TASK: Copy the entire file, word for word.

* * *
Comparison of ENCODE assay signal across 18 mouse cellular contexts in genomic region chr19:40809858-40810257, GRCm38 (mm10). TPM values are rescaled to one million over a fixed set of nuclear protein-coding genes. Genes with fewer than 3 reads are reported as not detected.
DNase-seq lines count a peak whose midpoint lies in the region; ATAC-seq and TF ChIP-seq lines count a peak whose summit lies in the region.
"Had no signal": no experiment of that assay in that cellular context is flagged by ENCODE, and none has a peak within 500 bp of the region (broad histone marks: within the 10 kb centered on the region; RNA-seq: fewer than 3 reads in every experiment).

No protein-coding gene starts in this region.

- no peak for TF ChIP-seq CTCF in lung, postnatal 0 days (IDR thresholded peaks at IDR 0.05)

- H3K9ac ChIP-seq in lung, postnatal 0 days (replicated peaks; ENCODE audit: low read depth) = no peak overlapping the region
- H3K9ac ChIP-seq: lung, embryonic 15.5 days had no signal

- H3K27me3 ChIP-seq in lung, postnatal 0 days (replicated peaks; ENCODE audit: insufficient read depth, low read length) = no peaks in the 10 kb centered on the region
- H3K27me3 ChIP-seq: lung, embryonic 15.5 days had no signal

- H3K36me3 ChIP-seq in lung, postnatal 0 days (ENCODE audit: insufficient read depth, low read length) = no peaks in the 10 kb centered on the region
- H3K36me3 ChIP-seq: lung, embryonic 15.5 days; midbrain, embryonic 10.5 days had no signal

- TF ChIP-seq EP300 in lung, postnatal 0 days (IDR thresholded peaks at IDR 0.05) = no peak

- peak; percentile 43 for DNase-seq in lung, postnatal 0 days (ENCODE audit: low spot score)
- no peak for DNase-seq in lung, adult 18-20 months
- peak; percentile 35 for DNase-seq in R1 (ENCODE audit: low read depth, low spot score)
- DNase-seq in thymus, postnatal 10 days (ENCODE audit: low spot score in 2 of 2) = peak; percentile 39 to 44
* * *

Comparison of ENCODE assay signal across 18 mouse cellular contexts in genomic region chr19:40809858-40810257, GRCm38 (mm10). TPM values are rescaled to one million over a fixed set of nuclear protein-coding genes. Genes with fewer than 3 reads are reported as not detected.
DNase-seq lines count a peak whose midpoint lies in the region; ATAC-seq and TF ChIP-seq lines count a peak whose summit lies in the region.
"Had no signal": no experiment of that assay in that cellular context is flagged by ENCODE, and none has a peak within 500 bp of the region (broad histone marks: within the 10 kb centered on the region; RNA-seq: fewer than 3 reads in every experiment).

No protein-coding gene starts in this region.

- no peak for TF ChIP-seq CTCF in lung, postnatal 0 days (IDR thresholded peaks at IDR 0.05)

- H3K9ac ChIP-seq in lung, postnatal 0 days (replicated peaks; ENCODE audit: low read depth) = no peak overlapping the region
- H3K9ac ChIP-seq: lung, embryonic 15.5 days had no signal

- H3K27me3 ChIP-seq in lung, postnatal 0 days (replicated peaks; ENCODE audit: insufficient read depth, low read length) = no peaks in the 10 kb centered on the region
- H3K27me3 ChIP-seq: lung, embryonic 15.5 days had no signal

- H3K36me3 ChIP-seq in lung, postnatal 0 days (ENCODE audit: insufficient read depth, low read length) = no peaks in the 10 kb centered on the region
- H3K36me3 ChIP-seq: lung, embryonic 15.5 days; midbrain, embryonic 10.5 days had no signal

- TF ChIP-seq EP300 in lung, postnatal 0 days (IDR thresholded peaks at IDR 0.05) = no peak

- peak; percentile 43 for DNase-seq in lung, postnatal 0 days (ENCODE audit: low spot score)
- no peak for DNase-seq in lung, adult 18-20 months
- peak; percentile 35 for DNase-seq in R1 (ENCODE audit: low read depth, low spot score)
- DNase-seq in thymus, postnatal 10 days (ENCODE audit: low spot score in 2 of 2) = peak; percentile 39 to 44